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the Wikipedia article on direct limits says 'Unlike for algebraic objects, the direct limit may not exist in an arbitrary category.'.

This sounds really interesting: What do they mean with algebraic objects? In which categories do direct limits exist? Can one conclude that any of these categories has arbitrary (small)products?

Thanks for your help!

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Well you have to read the whole article, not just cherry-pick one sentence out of it. In the previous subsection entitled "Algebraic objects", you can read:

In this section objects are understood to be sets with a given algebraic structure such as groups, rings, modules (over a fixed ring), algebras (over a fixed field), etc. With this in mind, homomorphisms are understood in the corresponding setting (group homomorphisms, etc.).

In all these examples (so: groups, rings, modules, algebras...), direct limits always exist. I sincerely doubt that the Wikipedia article is trying to say more than that. It's just a way to explain that while direct limits always exist in familiar categories, in general they may not exist. While there are some existence results (like "if $\mathcal{C}$ has all direct limits then the category of group objects in $\mathcal{C}$ has all direct limits") it would be disingenuous to pretend that this was what the Wikipedia article was saying.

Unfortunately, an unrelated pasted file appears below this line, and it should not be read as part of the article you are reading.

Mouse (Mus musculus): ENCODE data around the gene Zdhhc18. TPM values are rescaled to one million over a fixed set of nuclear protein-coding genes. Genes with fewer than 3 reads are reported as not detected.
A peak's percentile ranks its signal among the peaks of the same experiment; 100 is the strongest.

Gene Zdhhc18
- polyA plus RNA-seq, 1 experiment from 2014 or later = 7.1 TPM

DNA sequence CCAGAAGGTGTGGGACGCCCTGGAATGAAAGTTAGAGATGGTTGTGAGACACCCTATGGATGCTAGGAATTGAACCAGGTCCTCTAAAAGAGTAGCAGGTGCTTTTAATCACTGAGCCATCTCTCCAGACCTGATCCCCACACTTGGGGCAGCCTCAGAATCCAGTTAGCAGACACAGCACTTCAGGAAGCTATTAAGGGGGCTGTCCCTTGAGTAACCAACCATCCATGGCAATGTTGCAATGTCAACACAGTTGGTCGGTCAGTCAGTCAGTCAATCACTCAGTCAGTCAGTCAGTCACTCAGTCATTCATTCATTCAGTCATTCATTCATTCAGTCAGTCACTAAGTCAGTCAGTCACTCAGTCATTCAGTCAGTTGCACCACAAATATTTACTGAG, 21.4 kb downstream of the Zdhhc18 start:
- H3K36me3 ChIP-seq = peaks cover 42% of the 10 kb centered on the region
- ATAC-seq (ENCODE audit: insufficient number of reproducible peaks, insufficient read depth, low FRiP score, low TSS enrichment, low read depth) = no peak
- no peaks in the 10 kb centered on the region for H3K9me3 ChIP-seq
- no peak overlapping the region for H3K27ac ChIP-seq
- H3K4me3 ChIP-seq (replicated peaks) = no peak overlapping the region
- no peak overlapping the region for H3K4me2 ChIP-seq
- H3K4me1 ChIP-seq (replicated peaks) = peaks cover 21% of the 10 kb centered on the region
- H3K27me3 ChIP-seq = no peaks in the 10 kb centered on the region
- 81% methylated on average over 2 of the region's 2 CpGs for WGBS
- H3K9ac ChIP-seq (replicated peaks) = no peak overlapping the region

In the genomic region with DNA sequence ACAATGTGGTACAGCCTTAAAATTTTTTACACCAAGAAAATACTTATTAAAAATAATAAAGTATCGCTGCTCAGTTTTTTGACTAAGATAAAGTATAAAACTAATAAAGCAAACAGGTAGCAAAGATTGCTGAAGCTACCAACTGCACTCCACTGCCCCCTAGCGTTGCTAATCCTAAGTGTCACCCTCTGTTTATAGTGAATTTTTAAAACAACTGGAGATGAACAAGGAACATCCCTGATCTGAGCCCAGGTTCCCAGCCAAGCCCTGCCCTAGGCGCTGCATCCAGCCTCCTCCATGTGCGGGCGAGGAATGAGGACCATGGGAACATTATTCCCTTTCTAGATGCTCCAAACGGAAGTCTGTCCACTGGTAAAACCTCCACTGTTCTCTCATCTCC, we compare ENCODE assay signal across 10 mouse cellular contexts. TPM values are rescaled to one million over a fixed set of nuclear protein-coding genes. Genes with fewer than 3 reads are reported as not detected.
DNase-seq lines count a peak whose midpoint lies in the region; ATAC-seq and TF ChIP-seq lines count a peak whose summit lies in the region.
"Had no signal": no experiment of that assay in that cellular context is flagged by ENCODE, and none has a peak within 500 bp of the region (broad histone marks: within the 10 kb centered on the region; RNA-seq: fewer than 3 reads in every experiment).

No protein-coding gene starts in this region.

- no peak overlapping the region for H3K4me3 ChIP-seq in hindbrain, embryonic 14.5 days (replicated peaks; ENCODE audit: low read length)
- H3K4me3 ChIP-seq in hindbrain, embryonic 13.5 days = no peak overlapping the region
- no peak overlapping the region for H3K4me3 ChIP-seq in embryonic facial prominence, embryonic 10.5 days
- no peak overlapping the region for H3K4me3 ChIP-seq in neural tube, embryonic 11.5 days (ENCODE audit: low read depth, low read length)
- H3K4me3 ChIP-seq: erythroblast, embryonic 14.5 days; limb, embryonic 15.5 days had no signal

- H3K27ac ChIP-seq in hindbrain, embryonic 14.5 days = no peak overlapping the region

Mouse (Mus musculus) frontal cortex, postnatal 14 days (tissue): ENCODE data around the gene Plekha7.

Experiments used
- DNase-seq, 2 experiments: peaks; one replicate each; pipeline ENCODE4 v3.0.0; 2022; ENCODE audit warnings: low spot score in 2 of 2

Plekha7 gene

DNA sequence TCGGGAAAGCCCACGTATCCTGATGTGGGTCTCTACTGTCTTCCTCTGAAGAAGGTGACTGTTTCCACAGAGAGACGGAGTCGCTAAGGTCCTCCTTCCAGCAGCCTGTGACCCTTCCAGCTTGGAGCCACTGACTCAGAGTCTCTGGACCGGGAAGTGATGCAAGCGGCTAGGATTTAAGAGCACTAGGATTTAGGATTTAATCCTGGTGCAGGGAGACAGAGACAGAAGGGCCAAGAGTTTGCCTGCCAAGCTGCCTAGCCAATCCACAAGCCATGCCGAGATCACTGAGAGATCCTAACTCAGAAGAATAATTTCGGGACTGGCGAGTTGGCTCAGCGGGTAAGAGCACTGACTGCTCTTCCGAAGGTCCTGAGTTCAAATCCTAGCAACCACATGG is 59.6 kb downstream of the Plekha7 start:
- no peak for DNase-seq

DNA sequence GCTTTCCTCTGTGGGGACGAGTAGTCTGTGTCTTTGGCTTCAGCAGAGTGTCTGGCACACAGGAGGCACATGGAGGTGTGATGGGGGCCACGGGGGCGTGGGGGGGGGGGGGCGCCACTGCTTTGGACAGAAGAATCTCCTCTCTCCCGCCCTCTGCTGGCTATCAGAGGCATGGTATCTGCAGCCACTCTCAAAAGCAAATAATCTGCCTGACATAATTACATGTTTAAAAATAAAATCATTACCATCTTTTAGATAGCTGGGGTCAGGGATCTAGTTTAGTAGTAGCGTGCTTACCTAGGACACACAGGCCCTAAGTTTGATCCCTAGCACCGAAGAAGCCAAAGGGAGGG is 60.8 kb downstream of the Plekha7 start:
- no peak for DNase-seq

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  • $\begingroup$ Even some structures that you might think of as algebraic objects don't have direct limits. For example, the category of fields does not have products. (By field I mean the algebraic structures such as rational numbers and real numbers, not field as in physics.) You need a precise definition of algebraic structure. The best one I know of is that categories of models of finite-limit theories always have limits. See Toposes, Triples and Theories, chapter 8.4 (TTT calls them left exact theories instead of finite limit theories). TTT is at tac.mta.ca/tac/reprints/articles/12/tr12.pdf $\endgroup$ – SixWingedSeraph Sep 28 '16 at 14:59

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